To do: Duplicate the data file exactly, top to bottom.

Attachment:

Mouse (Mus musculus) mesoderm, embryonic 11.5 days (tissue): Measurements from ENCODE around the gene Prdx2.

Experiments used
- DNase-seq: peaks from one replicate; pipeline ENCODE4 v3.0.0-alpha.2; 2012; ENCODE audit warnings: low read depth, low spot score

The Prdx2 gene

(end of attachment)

Mouse (Mus musculus) mesoderm, embryonic 11.5 days (tissue): Measurements from ENCODE around the gene Prdx2.

Experiments used
- DNase-seq: peaks from one replicate; pipeline ENCODE4 v3.0.0-alpha.2; 2012; ENCODE audit warnings: low read depth, low spot score

The Prdx2 gene